ANALYSIS: 6 questions about President Donald Trump's health answered
WATCH Doctor declares Trump is in 'excellent health' after physical
President Donald Trump’s physical exam results give an insight into his medical health and wellness for the first time in his presidency.
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Despite Trump’s affinity for McDonald’s and diet Coke, he appears to be in “excellent” cardiovascular shape for his age, White House physician Dr. Ronny Jackson, who administered Trump’s nearly four-hour physical exam five days ago at Walter Reed National Military Medical Center in Bethesda, Maryland, said.
Here’s what we learned about the president’s health:
1. What medical issues does the president have?
The president’s medical issues are limited to high cholesterol, rosacea (a benign skin disease) and being considered “overweight,” as measured by the body mass index (BMI).
His BMI – or body mass index – is calculated at 29.9, using the National Institutes of Health calculator, which is just shy of the obesity classification, which starts with a score of 30. “The higher your BMI, the higher your risk for certain diseases such as heart disease, high blood pressure, and type 2 diabetes,” according to the National Institutes of Health.
Trump has a 16.7 percent risk of cardiovascular diseases, such as a heart attack or a stroke, over the next 10 years, according to the American College of Cardiology risk calculator.
2. What medications is he taking?
The president takes a cholesterol-lowering drug called rosuvastatin, and because his cholesterol level is a little high, Jackson said, the dosage of this medication will be increased.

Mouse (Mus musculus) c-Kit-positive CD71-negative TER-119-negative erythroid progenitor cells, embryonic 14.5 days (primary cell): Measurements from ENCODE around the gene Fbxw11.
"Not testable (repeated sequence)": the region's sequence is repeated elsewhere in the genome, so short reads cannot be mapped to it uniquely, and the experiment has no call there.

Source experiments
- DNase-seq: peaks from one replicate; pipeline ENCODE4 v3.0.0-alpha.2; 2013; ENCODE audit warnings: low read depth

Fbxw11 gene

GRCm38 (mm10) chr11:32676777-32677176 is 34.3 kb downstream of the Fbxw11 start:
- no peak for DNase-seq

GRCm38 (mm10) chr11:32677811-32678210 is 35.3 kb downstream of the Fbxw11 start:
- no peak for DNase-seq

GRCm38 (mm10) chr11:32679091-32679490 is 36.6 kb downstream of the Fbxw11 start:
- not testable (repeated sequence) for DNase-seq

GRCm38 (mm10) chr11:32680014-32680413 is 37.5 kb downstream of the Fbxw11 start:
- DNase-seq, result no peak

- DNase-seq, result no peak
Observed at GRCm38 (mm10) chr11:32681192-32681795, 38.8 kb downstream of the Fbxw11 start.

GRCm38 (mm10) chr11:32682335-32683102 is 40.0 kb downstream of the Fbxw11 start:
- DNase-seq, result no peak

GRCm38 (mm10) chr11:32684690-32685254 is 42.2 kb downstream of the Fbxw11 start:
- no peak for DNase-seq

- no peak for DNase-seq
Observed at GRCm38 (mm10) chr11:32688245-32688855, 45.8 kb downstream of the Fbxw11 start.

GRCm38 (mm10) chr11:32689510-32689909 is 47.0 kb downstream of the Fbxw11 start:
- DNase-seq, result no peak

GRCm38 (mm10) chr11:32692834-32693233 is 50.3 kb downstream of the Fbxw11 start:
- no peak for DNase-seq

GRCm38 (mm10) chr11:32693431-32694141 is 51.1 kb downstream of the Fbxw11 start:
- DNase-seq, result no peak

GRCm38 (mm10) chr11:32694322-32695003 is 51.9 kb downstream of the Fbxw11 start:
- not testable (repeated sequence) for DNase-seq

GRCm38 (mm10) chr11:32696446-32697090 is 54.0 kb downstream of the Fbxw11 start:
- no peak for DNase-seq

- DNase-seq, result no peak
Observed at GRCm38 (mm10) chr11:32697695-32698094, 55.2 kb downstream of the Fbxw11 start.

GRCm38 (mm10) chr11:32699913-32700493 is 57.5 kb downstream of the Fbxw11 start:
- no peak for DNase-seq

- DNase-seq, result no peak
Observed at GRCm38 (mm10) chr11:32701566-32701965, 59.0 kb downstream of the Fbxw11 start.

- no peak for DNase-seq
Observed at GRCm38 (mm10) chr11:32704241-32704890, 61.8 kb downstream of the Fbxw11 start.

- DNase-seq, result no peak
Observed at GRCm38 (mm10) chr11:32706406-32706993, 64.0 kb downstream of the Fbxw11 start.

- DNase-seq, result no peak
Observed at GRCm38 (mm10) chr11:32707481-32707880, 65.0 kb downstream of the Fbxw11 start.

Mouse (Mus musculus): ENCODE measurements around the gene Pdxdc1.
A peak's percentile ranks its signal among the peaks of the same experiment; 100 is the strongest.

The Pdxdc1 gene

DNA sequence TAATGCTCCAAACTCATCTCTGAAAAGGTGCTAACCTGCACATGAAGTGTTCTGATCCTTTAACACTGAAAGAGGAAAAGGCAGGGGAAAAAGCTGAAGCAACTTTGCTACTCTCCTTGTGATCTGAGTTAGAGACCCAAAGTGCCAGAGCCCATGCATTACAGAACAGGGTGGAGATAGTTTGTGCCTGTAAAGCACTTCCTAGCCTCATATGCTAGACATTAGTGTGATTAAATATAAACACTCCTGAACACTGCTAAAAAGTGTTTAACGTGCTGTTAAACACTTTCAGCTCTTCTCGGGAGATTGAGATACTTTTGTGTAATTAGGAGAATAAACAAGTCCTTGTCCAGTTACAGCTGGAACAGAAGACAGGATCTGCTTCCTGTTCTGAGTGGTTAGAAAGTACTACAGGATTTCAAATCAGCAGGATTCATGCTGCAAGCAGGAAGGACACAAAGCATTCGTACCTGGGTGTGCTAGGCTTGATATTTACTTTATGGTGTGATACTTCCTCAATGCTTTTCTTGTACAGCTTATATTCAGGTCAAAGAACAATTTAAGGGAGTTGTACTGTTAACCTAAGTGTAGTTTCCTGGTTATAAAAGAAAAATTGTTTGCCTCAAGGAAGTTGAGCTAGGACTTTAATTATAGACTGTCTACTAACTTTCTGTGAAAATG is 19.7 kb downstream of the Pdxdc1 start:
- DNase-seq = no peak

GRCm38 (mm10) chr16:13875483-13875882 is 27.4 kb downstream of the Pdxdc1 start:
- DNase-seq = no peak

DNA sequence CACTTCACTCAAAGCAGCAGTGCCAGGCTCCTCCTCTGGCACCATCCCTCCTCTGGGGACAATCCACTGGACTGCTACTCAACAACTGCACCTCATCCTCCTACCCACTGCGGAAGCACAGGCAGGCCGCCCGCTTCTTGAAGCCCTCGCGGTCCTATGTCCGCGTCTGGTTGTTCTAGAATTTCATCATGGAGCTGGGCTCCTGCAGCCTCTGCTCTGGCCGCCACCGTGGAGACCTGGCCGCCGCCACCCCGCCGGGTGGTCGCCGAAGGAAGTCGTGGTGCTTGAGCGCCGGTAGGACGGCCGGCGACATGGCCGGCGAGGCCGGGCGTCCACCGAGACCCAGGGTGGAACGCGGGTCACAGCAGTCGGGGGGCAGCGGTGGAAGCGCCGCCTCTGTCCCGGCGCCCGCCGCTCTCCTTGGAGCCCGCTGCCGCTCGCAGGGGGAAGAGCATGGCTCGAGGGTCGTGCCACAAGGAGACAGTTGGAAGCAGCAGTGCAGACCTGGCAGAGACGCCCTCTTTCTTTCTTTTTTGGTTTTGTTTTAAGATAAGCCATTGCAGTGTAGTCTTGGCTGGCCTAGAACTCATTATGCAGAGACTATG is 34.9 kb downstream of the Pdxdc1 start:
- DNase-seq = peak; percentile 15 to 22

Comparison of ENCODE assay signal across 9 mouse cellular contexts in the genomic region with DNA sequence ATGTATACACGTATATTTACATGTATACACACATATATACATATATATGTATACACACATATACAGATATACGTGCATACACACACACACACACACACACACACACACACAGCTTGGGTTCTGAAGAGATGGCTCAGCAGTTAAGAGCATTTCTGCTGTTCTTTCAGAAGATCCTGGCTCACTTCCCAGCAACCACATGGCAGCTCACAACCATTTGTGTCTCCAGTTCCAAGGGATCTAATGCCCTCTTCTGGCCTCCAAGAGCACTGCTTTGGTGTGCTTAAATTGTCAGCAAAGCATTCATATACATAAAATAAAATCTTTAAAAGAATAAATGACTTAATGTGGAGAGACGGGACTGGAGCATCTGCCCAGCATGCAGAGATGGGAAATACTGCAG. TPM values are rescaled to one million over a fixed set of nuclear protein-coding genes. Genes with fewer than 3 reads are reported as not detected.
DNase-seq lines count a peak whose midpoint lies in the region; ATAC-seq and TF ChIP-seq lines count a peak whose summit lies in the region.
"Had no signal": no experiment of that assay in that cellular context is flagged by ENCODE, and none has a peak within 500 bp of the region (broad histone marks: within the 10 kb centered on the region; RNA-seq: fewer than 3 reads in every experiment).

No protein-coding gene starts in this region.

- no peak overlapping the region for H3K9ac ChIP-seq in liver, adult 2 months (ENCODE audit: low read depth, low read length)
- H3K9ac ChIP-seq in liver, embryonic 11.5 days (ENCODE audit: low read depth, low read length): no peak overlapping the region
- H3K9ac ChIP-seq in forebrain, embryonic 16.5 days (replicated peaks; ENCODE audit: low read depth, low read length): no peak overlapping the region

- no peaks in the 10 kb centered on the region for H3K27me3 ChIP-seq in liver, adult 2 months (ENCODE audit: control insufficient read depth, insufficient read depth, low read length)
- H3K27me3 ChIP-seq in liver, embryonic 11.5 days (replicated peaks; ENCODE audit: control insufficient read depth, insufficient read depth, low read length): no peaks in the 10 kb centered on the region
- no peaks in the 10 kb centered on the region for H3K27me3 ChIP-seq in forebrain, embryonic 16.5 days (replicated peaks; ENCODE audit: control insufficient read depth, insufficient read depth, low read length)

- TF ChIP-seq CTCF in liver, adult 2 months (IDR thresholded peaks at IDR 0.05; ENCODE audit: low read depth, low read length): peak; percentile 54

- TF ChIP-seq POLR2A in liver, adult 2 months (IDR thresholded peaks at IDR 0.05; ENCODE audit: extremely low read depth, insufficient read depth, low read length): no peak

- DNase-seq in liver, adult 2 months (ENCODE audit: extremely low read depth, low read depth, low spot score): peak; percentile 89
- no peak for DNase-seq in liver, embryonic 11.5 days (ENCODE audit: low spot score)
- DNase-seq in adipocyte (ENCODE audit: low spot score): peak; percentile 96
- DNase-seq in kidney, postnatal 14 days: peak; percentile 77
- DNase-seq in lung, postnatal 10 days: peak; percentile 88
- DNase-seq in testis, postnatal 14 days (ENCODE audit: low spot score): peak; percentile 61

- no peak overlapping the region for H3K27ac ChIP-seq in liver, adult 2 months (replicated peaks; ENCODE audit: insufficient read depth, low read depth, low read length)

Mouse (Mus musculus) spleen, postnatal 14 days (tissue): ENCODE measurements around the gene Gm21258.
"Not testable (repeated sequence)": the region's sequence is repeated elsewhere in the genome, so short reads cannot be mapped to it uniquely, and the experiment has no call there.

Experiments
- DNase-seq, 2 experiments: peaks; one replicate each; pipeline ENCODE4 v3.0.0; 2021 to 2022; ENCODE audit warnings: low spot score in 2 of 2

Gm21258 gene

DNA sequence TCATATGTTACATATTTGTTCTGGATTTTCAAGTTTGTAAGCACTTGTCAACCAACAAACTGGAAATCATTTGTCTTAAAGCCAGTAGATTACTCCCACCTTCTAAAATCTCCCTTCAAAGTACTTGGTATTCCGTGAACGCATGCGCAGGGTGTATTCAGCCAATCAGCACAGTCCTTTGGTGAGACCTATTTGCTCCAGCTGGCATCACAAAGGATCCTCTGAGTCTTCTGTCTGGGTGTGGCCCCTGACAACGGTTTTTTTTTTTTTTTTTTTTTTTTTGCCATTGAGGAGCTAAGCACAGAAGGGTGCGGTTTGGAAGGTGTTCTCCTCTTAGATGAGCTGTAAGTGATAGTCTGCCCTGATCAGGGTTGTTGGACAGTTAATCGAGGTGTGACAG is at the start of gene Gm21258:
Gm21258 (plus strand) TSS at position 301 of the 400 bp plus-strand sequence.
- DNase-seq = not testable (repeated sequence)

He also takes finasteride for male-pattern hair loss. That medication can also be used to treat prostate issues at higher doses.
Trump also takes aspirin daily to prevent heart disease, a multivitamin and applies a cream called ivermectin, as needed, to treat skin condition rosacea, Jackson said. Rosacea is a condition that causes redness on the face.
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3. How was the president’s mental status assessed?
At Trump’s urging, his physician conducted a brief screening test called the Montreal Cognitive Assessment. A score less than 26 may indicate a cognitive issue; Trump scored a 30/30, his doctor said.
This is a basic test of cognitive function using things such as identifying pictures of animals, elementary math equations and word memory questions.
4. How do his numbers look so good given that he reportedly doesn’t eat healthfully or exercise?
The simple answer cited during the press briefing: genetics.
"It is called genetics. I don't know," Jackson said Tuesday. "Some people have just great genes. I told the president that if he had a healthier diet over the last 20 years, he might live to be 200 years old."
Trump has also avoided alcohol and smoking, which could be helping his cause, his doctor says.
Regardless, he would benefit from exercise and dietary changes, which Jackson said he will include in Trump’s routine moving forward. Jackson’s target for Trump is to lose 10 to 15 pounds over the next year.
5. Are any of Trump’s lab tests outside the normal range?
Yes. Trump has a slightly elevated LDL count of 143, which is a kind of cholesterol called a low-density lipoprotein. Jackson is aiming to get it down to less than 120 by increasing his statin medication.
His calcium score was 133, which may indicate some mild-moderate heart disease but not overly concerning for a 71-year-old man, his doctor says. A calcium score of over 400 would be more worrisome for heart disease.
His prostate-specific antigen (PSA) level, which is elevated for men with prostate cancer, was normal but the number may be affected by his hair-loss medication.
6. What’s the take-home message here?
Given his age, Trump is in very good to excellent overall health. With some lifestyle changes, his cardiovascular fitness would get better, and there doesn’t appear to be any cause for concern in the results of his mental status exam.